No fryer zone

Taziki’s Mediterranean Cafe stakes its claim for healthy options by making more than 100 items in-house.

No fryer zone
Jacob Threadgill
A chicken feast meal with basmati rice from Taziki’s Mediterranean Cafe

Providing healthy options has been important for Taziki’s Mediterranean Cafe since it was founded in Birmingham, Alabama, in 1997. As the franchise has expanded to more than 80 locations in 16 states, it became the first national franchise to receive designation from U.S. Healthful Food Council, in 2015. 

The council, which is a nonprofit, started the REAL Certification program to recognize businesses that provide healthy options, limit fried and processed foods and provide local and sustainable ingredients as much as possible. 

Not long after Taziki’s received the REAL recognition, veteran Oklahoma restaurant operator Dino Nithianandan and a group of partners secured the license to bring Taziki’s to Oklahoma in 2016. The group opened the first two locations in Tulsa before bringing it to Edmond in April 2018, at 1389 E. 15th St., Suite 128. 

“We don’t call it a franchise because we’re locally owned and operated,” Nithianandan said.

The Oklahoma group continues Taziki’s commitment of supporting local organizations with donations to local charities and donates food and resources to three Edmond high schools, including nearby Edmond Memorial. 

Nithianandan attended Oklahoma State University to pursue a degree in engineering but fell in love with the restaurant industry, where he worked while in school. He worked for Mexico Joe’s, where he started as a dishwasher and worked his way up to management. 

“I don’t think I would have any time [to pursue engineering],” he said. “I love the restaurant business, and I love people; they keep you thinking. With a restaurant, it is hard to survive, but if you have a great good, great service and clean restaurant, you can survive.” 

After Nithianandan and his partners operated Genghis Grill, they decided to make the switch to Taziki’s, in part because of its commitment to providing healthy options. 

No fryer zone
Jacob Threadgill
Grilled veggies are a top-seller at Taziki’s in Edmond.

“We viewed it as expanding market,” he said. “If you read and talk to doctors, Mediterranean diet is the best diet for the next 20 years. It’s healthier, and more people are turning to healthier options. Oklahoma is a little bit different, but very recently, everyone is trying to eat more healthy and it is picking up fast.” 

He said a majority of Taziki’s catering requests come from doctor’s offices and hospitals and there is a local doctor who has dined in the restaurant literally every day for four months and lost 30 pounds. 

“There is no fryer,” he said. “All of our food is homemade, and we’re all about healthy food. Even the crunchy pita is made here. The only thing we don’t make is sandwich bread. We cater to gluten-free, vegetarian, dairy-free, vegan. We make everything from scratch.” 

Health aspects 

The Mediterranean Diet — one high in fish, fruits, olive oil, legumes and nuts — first rose to prominence in the 1960s thanks to physiologist Ancel Keys’ Seven Countries Study that looked to analyze the diets of seven countries to find the best to prevent heart disease. Keys’ study singled out Greece as the best for heart health. While the landmark study has been criticized for ignoring countries like France, Norway and Sweden that have diets high in saturated fat and have low rates of heart disease, its underlying elements were supported in a five-year study done in Spain and released in 2013.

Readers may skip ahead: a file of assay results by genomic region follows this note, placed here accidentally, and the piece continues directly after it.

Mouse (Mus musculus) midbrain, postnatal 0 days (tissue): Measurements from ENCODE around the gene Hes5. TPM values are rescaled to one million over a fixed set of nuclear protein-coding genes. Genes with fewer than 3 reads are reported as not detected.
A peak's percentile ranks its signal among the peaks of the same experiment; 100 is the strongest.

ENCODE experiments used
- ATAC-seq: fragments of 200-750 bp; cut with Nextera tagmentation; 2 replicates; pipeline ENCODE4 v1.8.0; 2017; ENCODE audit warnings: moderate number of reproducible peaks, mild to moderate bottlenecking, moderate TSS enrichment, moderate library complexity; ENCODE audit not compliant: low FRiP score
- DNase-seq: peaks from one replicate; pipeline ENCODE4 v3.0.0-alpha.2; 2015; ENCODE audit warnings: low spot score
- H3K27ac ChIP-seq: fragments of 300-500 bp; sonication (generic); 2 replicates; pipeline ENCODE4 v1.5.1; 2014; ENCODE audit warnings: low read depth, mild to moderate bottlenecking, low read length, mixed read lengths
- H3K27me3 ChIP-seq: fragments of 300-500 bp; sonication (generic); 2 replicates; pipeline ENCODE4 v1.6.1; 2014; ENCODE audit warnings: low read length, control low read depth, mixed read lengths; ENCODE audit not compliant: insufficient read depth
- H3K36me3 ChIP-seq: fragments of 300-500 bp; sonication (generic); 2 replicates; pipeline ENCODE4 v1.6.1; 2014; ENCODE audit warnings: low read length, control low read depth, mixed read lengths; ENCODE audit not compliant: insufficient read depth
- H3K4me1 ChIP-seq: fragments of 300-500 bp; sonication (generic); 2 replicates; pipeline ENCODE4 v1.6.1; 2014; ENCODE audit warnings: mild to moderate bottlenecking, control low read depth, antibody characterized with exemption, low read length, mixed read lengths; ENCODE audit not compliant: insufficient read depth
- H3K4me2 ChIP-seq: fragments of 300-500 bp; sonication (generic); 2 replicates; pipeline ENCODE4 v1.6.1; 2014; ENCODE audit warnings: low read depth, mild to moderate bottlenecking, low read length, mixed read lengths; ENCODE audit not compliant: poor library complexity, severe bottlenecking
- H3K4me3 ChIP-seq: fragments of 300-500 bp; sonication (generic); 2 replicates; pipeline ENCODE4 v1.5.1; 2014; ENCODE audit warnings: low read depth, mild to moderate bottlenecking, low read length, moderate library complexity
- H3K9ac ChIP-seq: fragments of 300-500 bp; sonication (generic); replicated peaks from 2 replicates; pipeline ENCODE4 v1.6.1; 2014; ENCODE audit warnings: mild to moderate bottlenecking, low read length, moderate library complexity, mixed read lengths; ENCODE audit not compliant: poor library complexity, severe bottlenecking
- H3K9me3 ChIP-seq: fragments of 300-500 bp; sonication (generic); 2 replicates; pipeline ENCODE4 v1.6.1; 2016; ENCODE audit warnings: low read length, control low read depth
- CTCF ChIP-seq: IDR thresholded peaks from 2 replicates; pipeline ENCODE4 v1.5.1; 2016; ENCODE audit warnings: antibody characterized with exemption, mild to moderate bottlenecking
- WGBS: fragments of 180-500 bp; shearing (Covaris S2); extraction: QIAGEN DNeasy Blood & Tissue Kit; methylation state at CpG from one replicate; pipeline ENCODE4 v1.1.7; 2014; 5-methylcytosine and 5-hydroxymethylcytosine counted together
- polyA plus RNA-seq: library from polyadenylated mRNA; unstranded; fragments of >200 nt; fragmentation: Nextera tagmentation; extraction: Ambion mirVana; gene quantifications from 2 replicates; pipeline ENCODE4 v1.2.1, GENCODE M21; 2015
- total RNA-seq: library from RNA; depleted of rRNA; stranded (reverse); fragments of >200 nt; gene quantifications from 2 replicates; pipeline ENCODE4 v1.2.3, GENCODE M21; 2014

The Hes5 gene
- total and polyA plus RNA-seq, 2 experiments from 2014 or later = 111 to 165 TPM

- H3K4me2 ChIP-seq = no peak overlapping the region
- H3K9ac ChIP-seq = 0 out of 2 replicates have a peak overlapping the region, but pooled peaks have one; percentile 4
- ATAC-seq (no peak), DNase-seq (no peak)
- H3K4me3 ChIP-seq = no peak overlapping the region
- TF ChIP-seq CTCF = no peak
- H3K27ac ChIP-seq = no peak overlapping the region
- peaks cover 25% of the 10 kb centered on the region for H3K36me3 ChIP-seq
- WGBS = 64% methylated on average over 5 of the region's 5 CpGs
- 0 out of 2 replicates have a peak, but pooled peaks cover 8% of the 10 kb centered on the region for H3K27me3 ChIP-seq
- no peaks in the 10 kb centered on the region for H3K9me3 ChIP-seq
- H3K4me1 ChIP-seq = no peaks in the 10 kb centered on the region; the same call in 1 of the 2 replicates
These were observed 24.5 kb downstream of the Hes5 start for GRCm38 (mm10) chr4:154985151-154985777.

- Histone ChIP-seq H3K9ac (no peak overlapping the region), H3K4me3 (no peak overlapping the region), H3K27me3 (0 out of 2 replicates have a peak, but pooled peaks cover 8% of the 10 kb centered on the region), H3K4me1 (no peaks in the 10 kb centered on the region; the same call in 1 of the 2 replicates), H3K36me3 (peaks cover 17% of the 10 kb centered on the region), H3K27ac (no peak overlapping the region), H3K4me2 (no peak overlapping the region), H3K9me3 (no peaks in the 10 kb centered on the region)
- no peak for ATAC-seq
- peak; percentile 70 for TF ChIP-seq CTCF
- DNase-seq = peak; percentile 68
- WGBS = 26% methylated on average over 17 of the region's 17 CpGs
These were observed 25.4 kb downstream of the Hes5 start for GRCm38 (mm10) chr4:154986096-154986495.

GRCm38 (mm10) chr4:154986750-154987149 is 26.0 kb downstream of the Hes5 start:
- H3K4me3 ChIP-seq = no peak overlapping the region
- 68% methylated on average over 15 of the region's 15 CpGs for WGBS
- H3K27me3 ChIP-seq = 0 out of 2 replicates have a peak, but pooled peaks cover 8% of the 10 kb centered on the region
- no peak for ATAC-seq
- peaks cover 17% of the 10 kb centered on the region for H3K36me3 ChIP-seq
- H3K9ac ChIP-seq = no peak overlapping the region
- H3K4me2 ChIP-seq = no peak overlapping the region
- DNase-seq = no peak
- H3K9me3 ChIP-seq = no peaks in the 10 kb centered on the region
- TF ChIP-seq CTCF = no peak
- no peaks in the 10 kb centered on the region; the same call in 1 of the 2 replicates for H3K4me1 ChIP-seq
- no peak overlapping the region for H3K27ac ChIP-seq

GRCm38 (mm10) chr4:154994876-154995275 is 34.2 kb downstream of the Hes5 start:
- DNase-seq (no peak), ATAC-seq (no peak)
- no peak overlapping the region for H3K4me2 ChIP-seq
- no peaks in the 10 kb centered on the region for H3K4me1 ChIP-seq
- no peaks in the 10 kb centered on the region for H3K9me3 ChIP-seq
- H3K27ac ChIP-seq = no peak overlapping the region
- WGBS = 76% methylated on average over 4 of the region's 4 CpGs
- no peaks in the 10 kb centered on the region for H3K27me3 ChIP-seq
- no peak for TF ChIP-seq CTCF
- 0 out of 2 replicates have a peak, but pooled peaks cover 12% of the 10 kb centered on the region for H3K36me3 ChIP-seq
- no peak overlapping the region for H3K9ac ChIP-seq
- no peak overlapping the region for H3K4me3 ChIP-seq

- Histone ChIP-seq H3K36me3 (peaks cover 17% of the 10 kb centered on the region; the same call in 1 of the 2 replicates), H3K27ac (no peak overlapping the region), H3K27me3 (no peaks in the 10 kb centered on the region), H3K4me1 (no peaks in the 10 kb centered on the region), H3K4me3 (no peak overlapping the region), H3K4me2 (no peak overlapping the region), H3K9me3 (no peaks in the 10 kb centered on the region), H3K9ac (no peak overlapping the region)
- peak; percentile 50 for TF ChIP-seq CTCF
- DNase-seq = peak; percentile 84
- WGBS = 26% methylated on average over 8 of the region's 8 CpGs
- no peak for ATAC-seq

The 2013 study did require a retraction from The New England Journal of Medicine in 2017, but only because 10 percent of participants didn’t receive one of three randomized diets. (Instead, they all ate the same.) For Dr. Miguel Martínez-González , who led the study at University of Navarra, the retraction only helped strengthen its findings, which said the Mediterranean Diet can slash risk of cardiovascular episodes like a stroke or heart attack by 30 percent. 

“After all this long work, I am more convinced than ever of his report,” Martínez-González told The New York Times. “Seldom has a trial undergone more scrutiny.”

Fresh choice

No fryer zone
Jacob Threadgill
A lamb gyro is made with 100 percent lamb.
Taziki’s menu opens with dips that are all made in-house to reduce the potential for added preservatives. Hummus made with chickpeas, tahini, cumin and lemon juice can be supplemented with basil pesto and tomato topping. It also makes pimento cheese dip and eponymous Taziki dip with Greek yogurt, cucumber, dill and lemon juice. Whipped feta with cream cheese and lemon drizzled with honey is a new addition. 

Salads can be topped with any protein: shrimp, chicken, salmon and lamb. A salmon salad ($13.99) features a freshly grilled 8-ounce filet. The salad is topped with candied pecans, chickpeas and tomatoes. 

Housemade pita wraps gyros ($7.29-9.89), and the lamb option is the most popular, Nithianandan said. 

“It’s hard to get good lamb anywhere,” he said. “Most gyros are lamb and beef mix, but ours is 100 percent lamb. If you are a big lamb fan, we have the best lamb.”

It combines lamb with skordalia sauce made with roasted garlic, red wine vinegar and blended pita bread as a thickener. 

Taziki feasts showcase freshly grilled protein over your choice of basmati rice or roasted potatoes with Greek salad and baked pita chips ($9.99-12.99). 

The restaurant also offers housemade chocolate cake, baklava, a children’s menu, private dining room and a full bar featuring cocktails, wine and local beer on tap. 

“You can relax on the couch next to the fireplace with a glass of wine,” Nithianandan said. 

He and his partners want to add a fourth Taziki’s location in Oklahoma City and are looking for options.


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